“Changes in the microbiome are likely to lead to the breakdown of the balanced and complex relationship between microbes and their human host, with potentially severe repercussions on the functionality of body systems,” said Turroni.

However, the review reveals that manipulating the gut microbiome may be a powerful way to maintain health on board a spacecraft.

“The literature suggests that nutritional countermeasures based on prebiotics and probiotics hold great promise to protect space travelers,” said Turroni.

So, what would these microbial treatments involve? They may be as simple as nutritionally balanced meals, with lots of fiber to kickstart microbial metabolism in the gut. Other options could be more targeted, including microbial supplements, such as bacteria that secrete immune-boosting substances, or those that synthesize vitamins required for bone growth.

In fact, there is a huge variety of pro-biotics and nutritional options to protect space travelers from specific issues they may encounter in space.

However, there is still plenty of work required to figure out which treatments are most effective and how best to use them for each space traveler.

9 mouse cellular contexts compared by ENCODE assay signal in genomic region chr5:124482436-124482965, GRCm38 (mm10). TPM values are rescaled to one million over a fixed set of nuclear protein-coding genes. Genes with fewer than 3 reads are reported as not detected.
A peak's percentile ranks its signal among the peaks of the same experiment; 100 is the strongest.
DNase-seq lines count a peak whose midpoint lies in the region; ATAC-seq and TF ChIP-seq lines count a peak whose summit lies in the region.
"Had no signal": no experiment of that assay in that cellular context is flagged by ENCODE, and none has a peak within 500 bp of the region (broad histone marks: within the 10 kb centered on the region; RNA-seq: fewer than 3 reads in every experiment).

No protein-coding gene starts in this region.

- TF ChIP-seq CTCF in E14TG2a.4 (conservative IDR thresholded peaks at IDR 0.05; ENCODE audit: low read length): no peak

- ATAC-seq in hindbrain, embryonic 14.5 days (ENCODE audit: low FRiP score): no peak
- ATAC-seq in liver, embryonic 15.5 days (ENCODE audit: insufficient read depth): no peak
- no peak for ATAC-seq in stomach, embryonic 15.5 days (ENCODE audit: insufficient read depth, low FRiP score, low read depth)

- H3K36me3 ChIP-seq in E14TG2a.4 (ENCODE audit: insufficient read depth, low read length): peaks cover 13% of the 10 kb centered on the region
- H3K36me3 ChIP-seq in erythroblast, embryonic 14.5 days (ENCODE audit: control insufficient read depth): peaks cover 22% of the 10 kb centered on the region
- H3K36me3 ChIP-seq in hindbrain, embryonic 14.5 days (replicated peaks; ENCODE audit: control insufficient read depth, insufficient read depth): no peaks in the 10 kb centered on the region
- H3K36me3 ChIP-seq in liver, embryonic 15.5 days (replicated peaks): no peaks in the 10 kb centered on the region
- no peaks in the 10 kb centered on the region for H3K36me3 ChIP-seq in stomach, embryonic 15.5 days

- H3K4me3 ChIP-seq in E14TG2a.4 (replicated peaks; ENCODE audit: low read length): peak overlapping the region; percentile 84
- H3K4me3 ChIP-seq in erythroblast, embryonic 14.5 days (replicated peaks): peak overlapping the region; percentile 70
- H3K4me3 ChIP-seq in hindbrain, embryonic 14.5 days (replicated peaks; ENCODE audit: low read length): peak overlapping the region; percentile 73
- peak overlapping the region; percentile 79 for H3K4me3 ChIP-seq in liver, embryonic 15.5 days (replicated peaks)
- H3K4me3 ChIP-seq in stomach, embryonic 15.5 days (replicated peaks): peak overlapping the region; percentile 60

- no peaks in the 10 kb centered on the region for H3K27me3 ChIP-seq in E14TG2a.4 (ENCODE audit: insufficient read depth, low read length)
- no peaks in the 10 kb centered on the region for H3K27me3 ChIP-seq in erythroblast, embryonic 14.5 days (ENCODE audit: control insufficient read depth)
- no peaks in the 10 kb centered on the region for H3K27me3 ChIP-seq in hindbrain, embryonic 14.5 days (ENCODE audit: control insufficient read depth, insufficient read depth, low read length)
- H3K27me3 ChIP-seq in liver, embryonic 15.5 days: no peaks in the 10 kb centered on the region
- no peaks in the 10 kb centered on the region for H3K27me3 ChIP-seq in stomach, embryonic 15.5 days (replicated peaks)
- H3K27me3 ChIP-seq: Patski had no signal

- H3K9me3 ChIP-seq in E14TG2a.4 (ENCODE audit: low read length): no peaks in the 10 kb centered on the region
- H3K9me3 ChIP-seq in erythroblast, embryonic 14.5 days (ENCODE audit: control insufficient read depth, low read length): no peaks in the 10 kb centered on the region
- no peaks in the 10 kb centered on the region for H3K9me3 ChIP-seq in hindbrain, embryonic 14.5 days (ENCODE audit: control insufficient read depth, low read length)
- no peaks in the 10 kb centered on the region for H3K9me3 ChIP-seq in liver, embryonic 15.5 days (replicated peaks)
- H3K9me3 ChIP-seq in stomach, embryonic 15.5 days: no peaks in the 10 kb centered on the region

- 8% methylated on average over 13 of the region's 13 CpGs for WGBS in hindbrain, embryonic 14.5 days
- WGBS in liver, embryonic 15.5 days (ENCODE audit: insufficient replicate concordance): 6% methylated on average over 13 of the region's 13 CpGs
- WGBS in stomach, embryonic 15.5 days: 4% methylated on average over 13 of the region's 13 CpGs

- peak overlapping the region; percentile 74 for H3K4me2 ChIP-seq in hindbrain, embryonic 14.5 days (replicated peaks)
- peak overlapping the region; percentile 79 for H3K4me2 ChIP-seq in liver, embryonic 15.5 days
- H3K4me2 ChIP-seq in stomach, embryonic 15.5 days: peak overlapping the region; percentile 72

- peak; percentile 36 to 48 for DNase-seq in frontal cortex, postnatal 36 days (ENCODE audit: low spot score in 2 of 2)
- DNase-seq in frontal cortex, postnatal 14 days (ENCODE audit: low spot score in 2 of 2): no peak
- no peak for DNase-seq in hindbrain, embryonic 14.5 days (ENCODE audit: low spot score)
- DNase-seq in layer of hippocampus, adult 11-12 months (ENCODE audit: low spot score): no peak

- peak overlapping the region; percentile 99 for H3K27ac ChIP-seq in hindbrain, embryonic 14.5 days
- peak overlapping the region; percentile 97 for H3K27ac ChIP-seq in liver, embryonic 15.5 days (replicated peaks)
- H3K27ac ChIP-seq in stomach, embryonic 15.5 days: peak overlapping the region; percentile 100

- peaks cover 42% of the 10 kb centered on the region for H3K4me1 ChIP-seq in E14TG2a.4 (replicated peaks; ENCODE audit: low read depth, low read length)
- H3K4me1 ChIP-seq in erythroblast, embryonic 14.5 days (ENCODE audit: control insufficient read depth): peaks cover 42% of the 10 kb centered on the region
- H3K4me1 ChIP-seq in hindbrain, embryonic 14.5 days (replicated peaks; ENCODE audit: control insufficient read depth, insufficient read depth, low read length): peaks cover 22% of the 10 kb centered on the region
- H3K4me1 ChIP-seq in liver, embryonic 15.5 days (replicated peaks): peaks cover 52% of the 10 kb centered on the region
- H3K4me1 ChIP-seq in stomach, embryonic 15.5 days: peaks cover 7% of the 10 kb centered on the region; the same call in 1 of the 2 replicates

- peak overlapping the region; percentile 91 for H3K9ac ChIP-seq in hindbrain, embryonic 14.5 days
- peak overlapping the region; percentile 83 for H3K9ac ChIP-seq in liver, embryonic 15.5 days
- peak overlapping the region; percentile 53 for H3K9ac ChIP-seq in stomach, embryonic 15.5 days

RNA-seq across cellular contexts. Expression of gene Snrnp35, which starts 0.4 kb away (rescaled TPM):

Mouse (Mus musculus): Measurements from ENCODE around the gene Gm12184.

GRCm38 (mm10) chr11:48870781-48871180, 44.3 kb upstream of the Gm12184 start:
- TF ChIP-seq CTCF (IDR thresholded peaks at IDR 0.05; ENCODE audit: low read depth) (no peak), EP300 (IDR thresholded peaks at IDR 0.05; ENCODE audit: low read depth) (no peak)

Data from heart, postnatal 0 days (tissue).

“The well-being of the gut microbiome of space travelers should be among the primary goals of long-duration exploratory missions,” said Heer.

“To ensure the success of the mission, we must not overlook the myriad of microorganisms that reside in our gastrointestinal tract and make sure they are in balance.”

While future missions to Mars will undoubtedly look for evidence of microbial life on the red planet, this review suggests that it may be our homegrown microbes that get us there.

Astronauts spending six months to a year at the International Space Station (ISS) undergo a wide variety of stresses that can impact crew health and productivity. These stresses range from environmental factors (e.g. microgravity and increased radiation) to social stresses (e.g. isolation, anxiety and sleep deprivation)1–4. Space flight presents the further danger of isolation from medical experts, making preventative measures to ensure astronaut health paramount.